People do all sorts of things that involve giving and receiving pain such as rough sports and combatives for entertainment.

    If I slam someone a little rolling jiu jitsu or boxing that is ok because they consented and it was within the rules of the game. On the other hand if I grabbed some guy walking by on the street and slammed him onto the ground that would be assault and battery.

    I think the BDSM community is offended at the idea that this guy used them as an excuse. Kind of like how the gun community is offended by criminals saying they are part of it.

  11. Consent is critical but it's only a facet of the whole story.
    Sorry Peter, but you are wrong to put all BDSM in the same category. For the reasonable part of them there are reasons to need the whole pain inflicting/receiving stuff.
    I'm not part of that segment of the society, but I've had a girlfriend some (long – over 20 years) time ago who pushed to play rough and she was happier the rougher I got. I was really uncomfortable with the whole situation and set her down for "the talk". It turned out the pressure of her job responsibilities as well as some other personal responsibilities (her parents were both bedridden with last stage dementia) were grinding on her emotional resilience. No matter what help she got from friends (she had no other family, but she got support and help from us) she was feeling crushed by the responsibilities. She said she needed the feeling of being dominated (in the bedroom) so she got some emotional respite – not being responsible for anything while getting emotional and physical release. I've asked about counseling but she was happy with the way things were and refused that avenue.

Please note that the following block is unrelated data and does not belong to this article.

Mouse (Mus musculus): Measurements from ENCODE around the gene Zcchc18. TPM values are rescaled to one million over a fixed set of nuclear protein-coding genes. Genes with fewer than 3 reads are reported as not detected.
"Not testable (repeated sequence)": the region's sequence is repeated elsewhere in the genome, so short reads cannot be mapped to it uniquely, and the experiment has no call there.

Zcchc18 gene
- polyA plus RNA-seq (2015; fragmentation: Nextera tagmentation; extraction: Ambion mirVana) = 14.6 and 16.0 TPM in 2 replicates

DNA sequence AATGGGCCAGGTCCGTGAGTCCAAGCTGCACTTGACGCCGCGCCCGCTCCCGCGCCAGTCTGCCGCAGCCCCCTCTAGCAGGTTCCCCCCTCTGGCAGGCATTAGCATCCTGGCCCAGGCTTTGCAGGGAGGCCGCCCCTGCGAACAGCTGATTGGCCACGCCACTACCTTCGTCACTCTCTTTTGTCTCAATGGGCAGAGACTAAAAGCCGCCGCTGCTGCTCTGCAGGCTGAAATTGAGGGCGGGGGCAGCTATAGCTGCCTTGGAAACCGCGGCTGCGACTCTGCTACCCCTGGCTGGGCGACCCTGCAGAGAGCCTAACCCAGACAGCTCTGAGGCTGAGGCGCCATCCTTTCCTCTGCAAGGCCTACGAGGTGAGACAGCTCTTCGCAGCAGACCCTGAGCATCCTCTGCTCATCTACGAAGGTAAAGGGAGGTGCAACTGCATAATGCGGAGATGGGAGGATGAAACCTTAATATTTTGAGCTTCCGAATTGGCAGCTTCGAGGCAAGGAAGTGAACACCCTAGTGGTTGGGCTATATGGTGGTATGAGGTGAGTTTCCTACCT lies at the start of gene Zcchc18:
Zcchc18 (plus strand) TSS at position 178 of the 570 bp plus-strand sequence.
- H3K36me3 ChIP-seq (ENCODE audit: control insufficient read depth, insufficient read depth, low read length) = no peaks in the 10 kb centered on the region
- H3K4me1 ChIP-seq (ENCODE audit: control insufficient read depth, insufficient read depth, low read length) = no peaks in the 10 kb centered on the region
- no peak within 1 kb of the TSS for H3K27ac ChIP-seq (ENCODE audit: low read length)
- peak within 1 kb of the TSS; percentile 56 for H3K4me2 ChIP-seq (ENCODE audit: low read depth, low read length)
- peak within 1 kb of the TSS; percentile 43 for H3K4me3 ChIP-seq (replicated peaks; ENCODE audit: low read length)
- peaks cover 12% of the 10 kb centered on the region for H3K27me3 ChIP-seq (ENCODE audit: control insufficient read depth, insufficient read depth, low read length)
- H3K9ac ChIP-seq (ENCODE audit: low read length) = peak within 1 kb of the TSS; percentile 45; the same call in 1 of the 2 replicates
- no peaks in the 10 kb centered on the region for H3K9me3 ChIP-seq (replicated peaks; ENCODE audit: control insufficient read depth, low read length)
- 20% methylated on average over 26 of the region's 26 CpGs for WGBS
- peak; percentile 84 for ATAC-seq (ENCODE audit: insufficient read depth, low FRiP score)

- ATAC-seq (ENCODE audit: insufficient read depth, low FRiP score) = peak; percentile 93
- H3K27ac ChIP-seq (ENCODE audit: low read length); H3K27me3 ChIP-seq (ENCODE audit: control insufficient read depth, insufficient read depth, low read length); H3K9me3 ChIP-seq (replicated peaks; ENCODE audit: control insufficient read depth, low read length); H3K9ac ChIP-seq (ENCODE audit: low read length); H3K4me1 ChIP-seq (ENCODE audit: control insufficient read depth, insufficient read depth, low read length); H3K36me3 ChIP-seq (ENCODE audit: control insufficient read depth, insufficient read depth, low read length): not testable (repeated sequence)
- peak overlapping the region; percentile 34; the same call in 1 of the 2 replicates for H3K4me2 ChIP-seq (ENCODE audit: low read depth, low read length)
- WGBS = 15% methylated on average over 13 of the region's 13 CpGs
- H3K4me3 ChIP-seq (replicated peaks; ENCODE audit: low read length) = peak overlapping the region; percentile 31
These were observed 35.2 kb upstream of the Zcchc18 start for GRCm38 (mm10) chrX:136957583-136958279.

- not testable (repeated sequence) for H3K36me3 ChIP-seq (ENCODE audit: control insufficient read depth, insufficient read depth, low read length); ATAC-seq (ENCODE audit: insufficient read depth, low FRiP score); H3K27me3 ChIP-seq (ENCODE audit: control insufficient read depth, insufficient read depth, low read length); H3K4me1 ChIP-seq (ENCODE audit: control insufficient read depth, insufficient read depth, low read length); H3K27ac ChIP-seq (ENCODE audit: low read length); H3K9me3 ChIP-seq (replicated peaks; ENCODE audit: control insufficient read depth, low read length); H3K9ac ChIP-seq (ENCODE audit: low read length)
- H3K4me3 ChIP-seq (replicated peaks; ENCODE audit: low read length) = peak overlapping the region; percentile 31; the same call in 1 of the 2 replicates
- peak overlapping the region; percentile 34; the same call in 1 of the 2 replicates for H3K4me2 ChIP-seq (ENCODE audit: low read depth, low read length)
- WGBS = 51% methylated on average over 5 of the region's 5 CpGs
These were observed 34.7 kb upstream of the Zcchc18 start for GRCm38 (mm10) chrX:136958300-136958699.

That's the thing that broke us – I was very uncomfortable with the whole rough play thing and she didn't got what she needed from me so we parted ways although we remained friends. A couple of years later, after her parents passed she married a guy she met through work. She confessed to me some time after they married that her husband was dominant enough for her so she got the emotional balance she needed. They had a kid and had a good marriage until she developed dementia at 47. She is now bedridden and her husband and daughter are her caregivers and they are very good to her.